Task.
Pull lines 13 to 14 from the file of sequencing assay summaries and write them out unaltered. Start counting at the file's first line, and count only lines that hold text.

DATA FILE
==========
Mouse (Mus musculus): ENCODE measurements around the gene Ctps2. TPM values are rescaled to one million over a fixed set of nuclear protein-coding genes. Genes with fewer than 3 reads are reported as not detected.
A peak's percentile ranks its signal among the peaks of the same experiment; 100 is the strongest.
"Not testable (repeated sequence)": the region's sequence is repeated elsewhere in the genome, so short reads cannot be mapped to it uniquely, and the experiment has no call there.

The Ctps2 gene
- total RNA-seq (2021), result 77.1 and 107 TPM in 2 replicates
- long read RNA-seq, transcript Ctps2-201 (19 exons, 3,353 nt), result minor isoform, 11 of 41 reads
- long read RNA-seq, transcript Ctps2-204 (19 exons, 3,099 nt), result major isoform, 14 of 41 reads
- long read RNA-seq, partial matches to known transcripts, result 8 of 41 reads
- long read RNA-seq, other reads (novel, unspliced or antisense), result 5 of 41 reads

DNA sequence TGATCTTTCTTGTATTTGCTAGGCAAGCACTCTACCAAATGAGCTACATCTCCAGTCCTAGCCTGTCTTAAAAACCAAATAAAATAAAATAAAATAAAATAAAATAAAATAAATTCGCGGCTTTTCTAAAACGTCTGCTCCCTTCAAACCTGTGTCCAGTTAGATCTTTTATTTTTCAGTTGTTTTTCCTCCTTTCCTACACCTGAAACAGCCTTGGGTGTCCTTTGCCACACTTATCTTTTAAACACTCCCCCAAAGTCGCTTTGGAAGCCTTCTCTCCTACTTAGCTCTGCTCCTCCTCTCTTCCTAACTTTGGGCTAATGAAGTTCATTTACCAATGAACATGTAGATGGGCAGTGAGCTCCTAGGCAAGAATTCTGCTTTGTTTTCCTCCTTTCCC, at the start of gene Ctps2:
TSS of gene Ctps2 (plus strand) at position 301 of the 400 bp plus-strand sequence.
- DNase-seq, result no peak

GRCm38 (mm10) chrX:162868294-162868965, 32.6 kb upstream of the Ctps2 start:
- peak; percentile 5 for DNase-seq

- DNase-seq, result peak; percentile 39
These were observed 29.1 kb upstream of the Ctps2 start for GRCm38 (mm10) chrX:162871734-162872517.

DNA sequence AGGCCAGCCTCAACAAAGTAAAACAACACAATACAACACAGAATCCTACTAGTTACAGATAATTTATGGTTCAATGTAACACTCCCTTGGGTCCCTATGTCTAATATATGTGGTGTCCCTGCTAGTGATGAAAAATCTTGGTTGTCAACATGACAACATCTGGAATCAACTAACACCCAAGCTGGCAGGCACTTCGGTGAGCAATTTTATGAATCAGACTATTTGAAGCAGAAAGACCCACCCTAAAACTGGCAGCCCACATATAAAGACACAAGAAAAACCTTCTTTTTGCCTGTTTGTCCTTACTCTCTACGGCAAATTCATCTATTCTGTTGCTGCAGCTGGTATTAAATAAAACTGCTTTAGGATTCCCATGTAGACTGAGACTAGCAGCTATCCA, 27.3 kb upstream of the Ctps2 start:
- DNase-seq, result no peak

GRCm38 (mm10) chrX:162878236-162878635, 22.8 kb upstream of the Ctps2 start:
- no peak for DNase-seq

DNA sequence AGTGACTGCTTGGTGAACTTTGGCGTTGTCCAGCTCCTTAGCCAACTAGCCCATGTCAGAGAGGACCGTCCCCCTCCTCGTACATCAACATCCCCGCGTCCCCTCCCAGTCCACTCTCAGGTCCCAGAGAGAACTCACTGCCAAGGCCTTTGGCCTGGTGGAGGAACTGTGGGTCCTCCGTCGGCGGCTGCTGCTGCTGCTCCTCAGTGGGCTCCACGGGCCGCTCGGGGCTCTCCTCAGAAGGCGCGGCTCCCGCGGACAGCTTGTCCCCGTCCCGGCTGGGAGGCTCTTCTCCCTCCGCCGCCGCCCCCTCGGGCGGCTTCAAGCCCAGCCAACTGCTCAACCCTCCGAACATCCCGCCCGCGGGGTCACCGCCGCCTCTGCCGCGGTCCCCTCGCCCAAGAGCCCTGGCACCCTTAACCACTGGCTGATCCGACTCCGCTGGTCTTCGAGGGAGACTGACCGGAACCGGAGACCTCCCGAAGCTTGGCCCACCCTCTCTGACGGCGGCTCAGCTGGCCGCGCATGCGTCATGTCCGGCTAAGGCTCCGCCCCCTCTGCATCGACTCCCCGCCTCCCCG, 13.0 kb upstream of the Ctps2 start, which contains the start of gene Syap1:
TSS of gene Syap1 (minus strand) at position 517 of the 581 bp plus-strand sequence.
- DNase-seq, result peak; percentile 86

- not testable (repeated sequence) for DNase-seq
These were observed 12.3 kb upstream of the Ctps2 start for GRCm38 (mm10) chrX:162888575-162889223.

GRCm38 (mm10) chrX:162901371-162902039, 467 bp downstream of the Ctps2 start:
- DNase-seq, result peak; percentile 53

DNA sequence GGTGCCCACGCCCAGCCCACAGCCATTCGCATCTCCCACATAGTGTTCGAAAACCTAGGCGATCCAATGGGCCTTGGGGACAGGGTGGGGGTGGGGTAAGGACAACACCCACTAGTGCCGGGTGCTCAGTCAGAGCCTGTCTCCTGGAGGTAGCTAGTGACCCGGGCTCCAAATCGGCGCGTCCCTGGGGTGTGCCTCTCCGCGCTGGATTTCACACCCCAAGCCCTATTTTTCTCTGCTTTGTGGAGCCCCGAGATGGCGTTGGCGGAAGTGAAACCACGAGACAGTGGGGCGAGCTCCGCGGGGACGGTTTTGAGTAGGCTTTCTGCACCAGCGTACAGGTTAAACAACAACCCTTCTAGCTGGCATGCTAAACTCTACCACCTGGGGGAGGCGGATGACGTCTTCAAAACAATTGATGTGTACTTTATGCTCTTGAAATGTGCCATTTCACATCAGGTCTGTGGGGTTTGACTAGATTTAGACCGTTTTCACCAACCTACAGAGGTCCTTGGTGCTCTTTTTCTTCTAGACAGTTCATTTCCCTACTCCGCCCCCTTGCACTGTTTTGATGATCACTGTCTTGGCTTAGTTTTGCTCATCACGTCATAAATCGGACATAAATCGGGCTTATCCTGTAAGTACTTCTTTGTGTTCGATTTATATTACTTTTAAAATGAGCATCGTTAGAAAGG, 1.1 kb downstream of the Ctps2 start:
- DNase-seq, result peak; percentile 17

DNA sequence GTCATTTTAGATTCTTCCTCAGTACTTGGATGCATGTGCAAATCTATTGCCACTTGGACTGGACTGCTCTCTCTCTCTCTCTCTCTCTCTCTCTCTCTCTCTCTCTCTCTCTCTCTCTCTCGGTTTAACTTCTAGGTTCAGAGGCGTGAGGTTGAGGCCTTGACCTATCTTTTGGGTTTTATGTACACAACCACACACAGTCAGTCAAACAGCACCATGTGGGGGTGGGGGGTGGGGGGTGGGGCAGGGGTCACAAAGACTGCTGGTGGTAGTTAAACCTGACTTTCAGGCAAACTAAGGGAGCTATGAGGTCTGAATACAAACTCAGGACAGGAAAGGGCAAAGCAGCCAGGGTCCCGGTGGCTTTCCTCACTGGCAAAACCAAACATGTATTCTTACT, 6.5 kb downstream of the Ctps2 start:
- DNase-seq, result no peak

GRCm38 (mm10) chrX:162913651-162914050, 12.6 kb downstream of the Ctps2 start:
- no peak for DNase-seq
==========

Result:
GRCm38 (mm10) chrX:162868294-162868965, 32.6 kb upstream of the Ctps2 start:
- peak; percentile 5 for DNase-seq